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The Remunerative Powers of OO

From seed capital of ramen noodles and smarts, Google (NASDAQ: GOOG) now stands on the brink of world domination. How has Google done it? A lot of people think it’s because of their search engine technology, or their system for contextual advertising, or their collection of smarts, or their corporate ethos. But sometimes the answer is a pair of OO staring you right in the face. Google’s performance has been determined by the 2nd and 3rd letters in it’s name, the prominance and potency of its OO factor.

Let’s do a little history of the search engine space; first, coming out of the primordial ooze of the 80′s and 90′s there were many, mostly those who could barely walk (Altavista, AskJeeves, other crap) and amongst them, Yahoo (NASDAQ: YHOO) rose. And who could defeat the incumbent and its OO? Google, a company who knew that they couldn’t put the OO in the caboose. If they wanted to take down the champ, they had to knock him out. So they put the OO right in the middle and the rest is history.

Look at the social networking space. Friendster gave way to MySpace, a beast many thought to be unstoppable –> until Facebook rose to power. There have been hundreds of videosites, none that crushed the others, until a double dose of phonic OO from Youtube. Similar thing occurred with Bluetooth and wireless standards. And HD-DVD? Didn’t have a chance against Blu-Ray.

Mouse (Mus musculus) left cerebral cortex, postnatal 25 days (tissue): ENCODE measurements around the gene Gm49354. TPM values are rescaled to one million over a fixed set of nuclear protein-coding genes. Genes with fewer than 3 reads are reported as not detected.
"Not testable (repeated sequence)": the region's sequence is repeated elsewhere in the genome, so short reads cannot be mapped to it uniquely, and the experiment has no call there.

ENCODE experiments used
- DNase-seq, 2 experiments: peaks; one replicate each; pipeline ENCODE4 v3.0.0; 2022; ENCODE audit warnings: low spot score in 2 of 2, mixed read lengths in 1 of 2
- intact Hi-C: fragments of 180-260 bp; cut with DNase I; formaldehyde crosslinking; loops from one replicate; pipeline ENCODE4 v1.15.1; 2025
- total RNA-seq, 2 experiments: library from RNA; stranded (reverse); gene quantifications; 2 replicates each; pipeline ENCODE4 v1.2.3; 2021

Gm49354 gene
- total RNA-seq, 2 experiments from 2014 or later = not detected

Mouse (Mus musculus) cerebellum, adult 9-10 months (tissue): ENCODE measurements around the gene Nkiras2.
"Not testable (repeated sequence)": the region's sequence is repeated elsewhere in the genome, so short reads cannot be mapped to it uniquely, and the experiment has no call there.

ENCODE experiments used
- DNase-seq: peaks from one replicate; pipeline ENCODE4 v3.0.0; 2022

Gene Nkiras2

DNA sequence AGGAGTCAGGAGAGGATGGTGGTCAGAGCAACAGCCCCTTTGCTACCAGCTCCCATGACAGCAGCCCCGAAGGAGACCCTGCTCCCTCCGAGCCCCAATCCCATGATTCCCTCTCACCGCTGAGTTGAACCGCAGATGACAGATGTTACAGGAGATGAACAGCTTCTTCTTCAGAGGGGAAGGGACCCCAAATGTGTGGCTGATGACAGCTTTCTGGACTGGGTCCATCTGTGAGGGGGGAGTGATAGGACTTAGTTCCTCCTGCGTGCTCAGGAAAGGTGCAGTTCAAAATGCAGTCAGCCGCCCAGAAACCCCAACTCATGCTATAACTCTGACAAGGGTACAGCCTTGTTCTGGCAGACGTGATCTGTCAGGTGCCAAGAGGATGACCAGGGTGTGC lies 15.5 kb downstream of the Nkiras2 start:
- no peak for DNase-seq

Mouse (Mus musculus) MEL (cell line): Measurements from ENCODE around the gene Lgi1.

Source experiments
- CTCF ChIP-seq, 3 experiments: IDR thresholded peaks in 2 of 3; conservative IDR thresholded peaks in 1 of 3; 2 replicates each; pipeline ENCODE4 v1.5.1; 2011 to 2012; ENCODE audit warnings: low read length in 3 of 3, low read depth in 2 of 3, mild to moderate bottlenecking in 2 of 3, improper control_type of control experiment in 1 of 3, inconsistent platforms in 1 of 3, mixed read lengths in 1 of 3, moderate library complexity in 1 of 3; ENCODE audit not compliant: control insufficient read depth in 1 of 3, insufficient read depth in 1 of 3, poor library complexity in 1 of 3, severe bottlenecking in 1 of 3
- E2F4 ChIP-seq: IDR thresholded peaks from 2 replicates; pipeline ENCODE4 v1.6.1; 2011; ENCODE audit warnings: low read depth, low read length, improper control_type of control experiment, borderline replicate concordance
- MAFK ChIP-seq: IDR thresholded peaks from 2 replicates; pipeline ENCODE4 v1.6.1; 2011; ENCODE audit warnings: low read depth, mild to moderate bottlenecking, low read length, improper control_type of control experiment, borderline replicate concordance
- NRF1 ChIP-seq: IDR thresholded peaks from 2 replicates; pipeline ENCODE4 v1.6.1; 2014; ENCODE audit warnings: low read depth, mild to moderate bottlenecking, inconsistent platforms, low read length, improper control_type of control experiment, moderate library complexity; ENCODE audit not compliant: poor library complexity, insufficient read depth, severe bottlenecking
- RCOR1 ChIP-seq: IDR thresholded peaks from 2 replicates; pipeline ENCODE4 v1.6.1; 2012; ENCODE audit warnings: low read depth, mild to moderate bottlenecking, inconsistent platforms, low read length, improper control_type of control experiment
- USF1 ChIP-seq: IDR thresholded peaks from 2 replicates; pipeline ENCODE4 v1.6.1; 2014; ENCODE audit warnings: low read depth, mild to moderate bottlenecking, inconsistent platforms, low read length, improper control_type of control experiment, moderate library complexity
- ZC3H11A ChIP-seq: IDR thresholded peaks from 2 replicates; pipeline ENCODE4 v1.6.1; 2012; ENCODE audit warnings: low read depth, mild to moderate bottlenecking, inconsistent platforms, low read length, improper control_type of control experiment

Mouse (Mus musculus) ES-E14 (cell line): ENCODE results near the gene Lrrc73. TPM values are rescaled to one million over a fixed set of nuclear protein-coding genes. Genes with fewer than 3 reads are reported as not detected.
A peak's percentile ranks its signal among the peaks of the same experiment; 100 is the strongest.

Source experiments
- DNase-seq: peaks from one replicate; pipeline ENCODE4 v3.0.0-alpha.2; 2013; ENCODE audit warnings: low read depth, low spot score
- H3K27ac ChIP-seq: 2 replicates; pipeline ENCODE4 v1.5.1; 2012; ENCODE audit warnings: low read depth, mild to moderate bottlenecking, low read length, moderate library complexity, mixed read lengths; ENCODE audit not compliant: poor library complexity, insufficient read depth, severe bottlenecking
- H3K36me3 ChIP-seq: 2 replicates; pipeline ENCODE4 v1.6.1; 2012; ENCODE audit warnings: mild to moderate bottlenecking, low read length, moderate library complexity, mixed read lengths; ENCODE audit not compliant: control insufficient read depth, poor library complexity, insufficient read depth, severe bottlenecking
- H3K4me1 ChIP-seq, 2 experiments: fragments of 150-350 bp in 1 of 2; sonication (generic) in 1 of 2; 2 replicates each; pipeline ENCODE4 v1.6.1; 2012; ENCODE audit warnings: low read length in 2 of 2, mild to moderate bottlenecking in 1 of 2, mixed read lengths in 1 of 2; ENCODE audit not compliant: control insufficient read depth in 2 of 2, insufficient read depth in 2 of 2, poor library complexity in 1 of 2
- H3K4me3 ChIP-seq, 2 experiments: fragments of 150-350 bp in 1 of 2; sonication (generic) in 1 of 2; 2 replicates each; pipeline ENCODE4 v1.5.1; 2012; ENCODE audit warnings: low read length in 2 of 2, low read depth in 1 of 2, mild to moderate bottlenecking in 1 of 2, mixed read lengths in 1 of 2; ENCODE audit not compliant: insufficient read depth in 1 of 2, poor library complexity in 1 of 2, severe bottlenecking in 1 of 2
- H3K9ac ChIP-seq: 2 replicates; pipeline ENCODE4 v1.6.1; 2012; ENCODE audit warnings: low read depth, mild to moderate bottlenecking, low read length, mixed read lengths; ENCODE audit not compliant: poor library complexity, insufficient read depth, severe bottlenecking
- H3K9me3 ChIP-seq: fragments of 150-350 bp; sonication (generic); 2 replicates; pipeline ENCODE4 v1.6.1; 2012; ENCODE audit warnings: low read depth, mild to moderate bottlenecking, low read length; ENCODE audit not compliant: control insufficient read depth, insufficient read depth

Why did Microsoft (NASDAQ: MSFT) pay so much for Yahoo in their contemplated acquisition? Clearly, the OO premium. There isn’t much of it out there, so when OO assets are available, they get bid up.

Recommendation: We chastise people who try and make things too simple, but in this case, it IS that simple. OO assets outperform OOless assets. Expect Web 2.0 to be surpassed by the Web 2.OO.

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